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Re: Re: Re: Re: Here is a commercial obfuscator

by Anonymous Monk
on Mar 21, 2003 at 06:53 UTC ( #244803=note: print w/replies, xml ) Need Help??

in reply to Re: Re: Re: Here is a commercial obfuscator
in thread Here is a commercial obfuscator

That's nice, but let me remind that reverse-engineering is prohibited by laws of a lot of countries (including USA). And since a sole (exclusive!) purpose of B::Deobfuscate is to break obfuscation (obviously for reverse-engineering), posting this to can hurt it (if say Stunnix guy will be smart and will bring admin of perlmonks to court). So it may be wise to move B::Deobfuscate from to somewhere else. That's nearly as posting license keys for ActiveState commercial products here..
  • Comment on Re: Re: Re: Re: Here is a commercial obfuscator

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Re: Re: Re: Re: Re: Here is a commercial obfuscator
by herveus (Parson) on Mar 21, 2003 at 12:59 UTC

    Oh? By what theory do you construe B::Deobfuscate as reverse-engineering? It is based on the openly published (by the vendor) description of how the product achieves its claimed end. No evidence has been adduced that diotalevi has obtained and/or examined the actual product.

    Of course, you don't have any such theory. You just can't take the heat, so you try FUD. Go away.


      Independant of how B::DeObfuscate was implemented, it's sole purpose is reverse engineering of the products obfuscated with Stunnix Perl-Obfus and others (not for reverse-engineering the Perl-Obfus itself of course - please feel the difference!). You try to imply that one may use nuclear bomb for anything but bombing. Have you ever seen in US shops master keys e.g. for Volvo car's locks? B::DeObfuscate is the same.

        You are talking nonsense.

        B::DeObfuscate works on any perl code, whether run through Perl-Obfus or not. It has already been pointed out that it would work fine on other code. It's a generic deobfuscator, not specific to Perl-Obfus. You may as well try and declare perltidy and B::Deparse illegal.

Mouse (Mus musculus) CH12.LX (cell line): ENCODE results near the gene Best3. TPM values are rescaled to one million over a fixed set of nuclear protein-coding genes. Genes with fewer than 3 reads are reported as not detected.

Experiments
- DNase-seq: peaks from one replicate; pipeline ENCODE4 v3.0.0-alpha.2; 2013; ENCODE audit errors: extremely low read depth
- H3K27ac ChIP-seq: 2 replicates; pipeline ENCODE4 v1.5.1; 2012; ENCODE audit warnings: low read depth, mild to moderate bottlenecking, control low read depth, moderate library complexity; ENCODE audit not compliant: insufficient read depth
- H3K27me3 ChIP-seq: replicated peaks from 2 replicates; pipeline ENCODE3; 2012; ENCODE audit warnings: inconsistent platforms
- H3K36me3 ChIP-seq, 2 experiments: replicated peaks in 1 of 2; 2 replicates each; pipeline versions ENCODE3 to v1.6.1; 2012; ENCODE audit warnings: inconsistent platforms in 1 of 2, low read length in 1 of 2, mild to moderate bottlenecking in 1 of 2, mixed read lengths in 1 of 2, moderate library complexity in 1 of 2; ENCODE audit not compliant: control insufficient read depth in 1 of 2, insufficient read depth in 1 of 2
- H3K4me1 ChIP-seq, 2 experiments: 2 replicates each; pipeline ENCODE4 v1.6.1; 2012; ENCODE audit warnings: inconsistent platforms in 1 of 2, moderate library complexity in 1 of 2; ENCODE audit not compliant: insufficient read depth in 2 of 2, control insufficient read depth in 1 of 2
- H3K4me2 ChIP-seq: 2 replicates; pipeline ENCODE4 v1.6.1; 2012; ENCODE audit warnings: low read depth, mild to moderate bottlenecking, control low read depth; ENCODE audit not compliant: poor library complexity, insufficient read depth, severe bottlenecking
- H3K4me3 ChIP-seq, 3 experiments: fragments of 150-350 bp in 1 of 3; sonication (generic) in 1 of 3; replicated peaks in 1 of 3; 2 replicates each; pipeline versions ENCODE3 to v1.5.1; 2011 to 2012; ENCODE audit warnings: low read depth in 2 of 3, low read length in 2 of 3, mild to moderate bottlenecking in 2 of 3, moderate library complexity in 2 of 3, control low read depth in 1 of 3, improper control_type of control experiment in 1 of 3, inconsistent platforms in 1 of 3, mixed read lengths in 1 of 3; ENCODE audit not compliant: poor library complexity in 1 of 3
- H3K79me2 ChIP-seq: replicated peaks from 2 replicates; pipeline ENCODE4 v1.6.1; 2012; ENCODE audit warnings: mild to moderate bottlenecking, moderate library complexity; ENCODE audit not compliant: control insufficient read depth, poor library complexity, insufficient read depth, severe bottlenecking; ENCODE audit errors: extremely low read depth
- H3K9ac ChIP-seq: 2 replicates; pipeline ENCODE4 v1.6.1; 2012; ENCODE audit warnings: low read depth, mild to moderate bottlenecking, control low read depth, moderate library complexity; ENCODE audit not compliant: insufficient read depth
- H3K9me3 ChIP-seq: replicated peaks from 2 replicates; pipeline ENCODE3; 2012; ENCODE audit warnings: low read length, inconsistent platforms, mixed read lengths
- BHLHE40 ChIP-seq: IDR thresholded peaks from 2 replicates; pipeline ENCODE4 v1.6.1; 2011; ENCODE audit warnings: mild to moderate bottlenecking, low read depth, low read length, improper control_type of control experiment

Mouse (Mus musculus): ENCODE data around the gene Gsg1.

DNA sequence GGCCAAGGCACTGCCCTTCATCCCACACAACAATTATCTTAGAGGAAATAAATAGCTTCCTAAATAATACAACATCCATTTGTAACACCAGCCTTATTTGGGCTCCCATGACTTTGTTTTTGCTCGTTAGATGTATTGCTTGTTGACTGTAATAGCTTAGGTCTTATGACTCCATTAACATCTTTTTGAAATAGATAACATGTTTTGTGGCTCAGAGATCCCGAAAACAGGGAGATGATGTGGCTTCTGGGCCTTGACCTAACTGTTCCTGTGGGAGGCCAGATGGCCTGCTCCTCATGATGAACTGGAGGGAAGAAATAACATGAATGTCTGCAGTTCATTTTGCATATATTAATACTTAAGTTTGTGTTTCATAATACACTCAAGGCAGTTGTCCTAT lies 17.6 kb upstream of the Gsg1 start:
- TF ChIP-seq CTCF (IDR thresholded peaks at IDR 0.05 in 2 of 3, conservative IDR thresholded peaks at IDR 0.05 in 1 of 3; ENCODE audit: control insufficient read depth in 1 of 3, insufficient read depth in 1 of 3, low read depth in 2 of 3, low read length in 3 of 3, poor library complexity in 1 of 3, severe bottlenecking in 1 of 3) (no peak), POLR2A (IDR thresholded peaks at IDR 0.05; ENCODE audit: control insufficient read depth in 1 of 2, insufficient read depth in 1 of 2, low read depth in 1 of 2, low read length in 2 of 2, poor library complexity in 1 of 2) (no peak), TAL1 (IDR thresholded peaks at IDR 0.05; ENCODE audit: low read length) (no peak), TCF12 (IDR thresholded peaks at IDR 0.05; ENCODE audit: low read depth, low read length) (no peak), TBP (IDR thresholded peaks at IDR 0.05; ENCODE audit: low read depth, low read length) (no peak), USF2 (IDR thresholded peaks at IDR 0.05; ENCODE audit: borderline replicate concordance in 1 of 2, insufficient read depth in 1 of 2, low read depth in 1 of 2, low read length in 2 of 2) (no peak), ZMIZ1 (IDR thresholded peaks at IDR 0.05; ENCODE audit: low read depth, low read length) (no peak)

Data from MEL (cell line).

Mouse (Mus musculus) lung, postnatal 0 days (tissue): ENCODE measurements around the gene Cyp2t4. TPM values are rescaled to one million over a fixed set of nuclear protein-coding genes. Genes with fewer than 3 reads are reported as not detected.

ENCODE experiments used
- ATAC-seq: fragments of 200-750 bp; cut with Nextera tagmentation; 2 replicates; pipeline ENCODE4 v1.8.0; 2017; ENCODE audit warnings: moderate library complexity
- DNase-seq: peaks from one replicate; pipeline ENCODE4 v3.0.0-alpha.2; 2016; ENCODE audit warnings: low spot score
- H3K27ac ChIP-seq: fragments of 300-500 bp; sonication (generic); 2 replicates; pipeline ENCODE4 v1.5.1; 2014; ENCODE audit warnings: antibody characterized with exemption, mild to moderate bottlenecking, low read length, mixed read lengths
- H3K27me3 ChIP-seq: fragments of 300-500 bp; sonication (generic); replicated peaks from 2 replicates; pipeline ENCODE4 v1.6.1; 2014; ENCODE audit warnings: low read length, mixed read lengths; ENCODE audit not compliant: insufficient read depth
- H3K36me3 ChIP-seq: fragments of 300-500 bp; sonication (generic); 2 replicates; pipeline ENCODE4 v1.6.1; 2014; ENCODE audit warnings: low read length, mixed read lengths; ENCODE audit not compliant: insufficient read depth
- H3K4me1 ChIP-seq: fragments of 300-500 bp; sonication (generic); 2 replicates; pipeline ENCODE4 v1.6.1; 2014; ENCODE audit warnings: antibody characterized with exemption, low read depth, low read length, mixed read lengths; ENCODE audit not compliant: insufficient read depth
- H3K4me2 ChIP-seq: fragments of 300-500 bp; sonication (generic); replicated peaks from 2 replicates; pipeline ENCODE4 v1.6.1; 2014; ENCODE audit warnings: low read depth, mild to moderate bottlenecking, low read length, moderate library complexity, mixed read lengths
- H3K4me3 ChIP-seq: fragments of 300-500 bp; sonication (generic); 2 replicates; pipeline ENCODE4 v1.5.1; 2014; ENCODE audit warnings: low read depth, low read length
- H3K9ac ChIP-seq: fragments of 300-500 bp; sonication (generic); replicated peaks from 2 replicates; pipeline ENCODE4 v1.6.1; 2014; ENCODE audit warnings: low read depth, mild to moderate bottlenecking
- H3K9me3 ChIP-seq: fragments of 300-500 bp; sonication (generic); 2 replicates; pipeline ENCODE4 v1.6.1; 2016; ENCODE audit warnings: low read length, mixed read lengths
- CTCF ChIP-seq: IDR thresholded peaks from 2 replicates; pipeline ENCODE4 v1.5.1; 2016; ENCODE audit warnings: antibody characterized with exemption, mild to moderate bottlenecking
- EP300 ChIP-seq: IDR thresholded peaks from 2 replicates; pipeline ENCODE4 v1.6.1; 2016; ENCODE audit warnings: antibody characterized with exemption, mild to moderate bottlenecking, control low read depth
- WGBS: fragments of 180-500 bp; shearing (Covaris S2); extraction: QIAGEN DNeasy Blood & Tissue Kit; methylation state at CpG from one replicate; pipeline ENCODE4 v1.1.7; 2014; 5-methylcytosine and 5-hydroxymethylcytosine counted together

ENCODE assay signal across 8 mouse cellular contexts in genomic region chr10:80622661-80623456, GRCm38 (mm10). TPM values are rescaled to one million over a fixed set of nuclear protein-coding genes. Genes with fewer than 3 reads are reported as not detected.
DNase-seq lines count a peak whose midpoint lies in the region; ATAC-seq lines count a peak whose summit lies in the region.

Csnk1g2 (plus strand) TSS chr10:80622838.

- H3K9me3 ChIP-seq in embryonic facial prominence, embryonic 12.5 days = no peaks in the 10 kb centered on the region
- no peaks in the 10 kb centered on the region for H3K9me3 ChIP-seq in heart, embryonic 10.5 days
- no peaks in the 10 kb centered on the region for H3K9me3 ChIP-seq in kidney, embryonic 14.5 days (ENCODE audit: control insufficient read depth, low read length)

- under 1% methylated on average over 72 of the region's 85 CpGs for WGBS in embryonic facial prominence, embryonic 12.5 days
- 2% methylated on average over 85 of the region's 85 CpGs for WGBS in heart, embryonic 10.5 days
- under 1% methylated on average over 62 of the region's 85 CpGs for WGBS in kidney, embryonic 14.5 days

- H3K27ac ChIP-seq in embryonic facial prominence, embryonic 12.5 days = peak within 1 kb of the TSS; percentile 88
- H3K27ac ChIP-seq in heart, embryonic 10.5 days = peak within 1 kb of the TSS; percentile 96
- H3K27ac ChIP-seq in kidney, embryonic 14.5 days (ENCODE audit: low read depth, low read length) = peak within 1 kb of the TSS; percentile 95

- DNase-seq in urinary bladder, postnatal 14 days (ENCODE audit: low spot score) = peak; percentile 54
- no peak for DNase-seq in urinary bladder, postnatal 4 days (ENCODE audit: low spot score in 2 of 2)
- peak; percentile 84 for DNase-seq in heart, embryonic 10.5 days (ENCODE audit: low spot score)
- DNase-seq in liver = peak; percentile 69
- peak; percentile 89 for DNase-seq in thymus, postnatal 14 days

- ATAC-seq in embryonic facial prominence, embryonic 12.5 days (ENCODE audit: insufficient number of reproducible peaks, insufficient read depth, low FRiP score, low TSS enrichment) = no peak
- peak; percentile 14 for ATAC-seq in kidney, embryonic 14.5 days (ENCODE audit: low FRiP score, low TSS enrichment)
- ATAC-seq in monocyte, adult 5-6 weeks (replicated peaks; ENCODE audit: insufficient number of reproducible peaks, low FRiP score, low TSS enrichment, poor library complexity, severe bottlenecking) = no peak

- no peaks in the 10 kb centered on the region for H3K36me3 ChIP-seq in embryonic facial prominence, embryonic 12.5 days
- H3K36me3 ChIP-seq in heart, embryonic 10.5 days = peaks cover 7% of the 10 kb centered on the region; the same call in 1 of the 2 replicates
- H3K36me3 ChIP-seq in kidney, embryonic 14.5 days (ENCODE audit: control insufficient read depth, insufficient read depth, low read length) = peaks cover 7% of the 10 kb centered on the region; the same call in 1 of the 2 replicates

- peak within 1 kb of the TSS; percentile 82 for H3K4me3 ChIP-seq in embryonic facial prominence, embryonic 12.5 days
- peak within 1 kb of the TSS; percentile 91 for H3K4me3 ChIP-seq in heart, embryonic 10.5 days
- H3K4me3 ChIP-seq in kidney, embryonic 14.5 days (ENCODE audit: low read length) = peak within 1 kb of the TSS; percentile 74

The legality of running it on a piece of code depends on the licence for that code. If I wished I could purchase Perl-Obus, run it on a piece of my code, and release the "obfuscated" code under the GPL. It would be perfectly legal for people to do whatever they like to the source.

        If I wished I could write a piece of code, release it with a restrictive licence and if somebody altered so much as a single tab they would be breaking the law.

        Contracts, licences, patents and copyright control the legality of altering code. Obfuscation is a foolish method of trying to control source code.

        If I'm going to obey the law whether the code is obfuscated or not makes no difference - I'm not going to fiddle with the source.

        If I'm going to break the law obfuscation is so trivially overcome it's not going to make a difference.

        If you're capable of making a living distributing your obfusticator - good luck to you. Just don't expect the rest of the world to agree with you.

Re: Re: Re: Re: Re: Here is a commercial obfuscator
by iguanodon (Priest) on Mar 21, 2003 at 12:54 UTC
    Awwww, come on. You asked for this by posting here and claiming your obfuscation was irreversible. You were proved wrong by someone smarter than you. Now you're playing the legal card because you lost in the technical ring?



      ...and that card is mangled and unreadable...


Re: Re: Re: Re: Re: Here is a commercial obfuscator
by zengargoyle (Deacon) on Mar 21, 2003 at 07:28 UTC


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